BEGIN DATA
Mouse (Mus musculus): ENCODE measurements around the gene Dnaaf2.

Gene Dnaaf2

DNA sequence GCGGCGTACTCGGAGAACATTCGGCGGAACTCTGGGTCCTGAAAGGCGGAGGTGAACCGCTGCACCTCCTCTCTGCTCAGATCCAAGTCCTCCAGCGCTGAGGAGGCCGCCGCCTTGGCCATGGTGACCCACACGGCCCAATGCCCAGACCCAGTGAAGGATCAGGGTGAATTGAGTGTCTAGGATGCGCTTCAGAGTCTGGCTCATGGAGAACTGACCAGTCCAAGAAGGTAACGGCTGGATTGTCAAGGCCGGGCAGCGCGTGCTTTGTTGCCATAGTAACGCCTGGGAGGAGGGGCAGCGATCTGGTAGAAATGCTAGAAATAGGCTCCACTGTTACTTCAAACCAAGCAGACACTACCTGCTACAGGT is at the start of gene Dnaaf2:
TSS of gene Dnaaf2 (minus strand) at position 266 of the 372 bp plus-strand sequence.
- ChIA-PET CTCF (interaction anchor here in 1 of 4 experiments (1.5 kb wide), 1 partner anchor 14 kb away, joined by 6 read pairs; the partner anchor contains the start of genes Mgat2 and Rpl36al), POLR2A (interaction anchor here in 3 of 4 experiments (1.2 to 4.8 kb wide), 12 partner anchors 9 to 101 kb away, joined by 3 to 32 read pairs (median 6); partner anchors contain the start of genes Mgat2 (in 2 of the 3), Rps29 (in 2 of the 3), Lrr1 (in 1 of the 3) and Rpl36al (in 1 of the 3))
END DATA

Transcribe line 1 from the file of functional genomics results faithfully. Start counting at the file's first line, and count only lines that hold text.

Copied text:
Mouse (Mus musculus): ENCODE measurements around the gene Dnaaf2.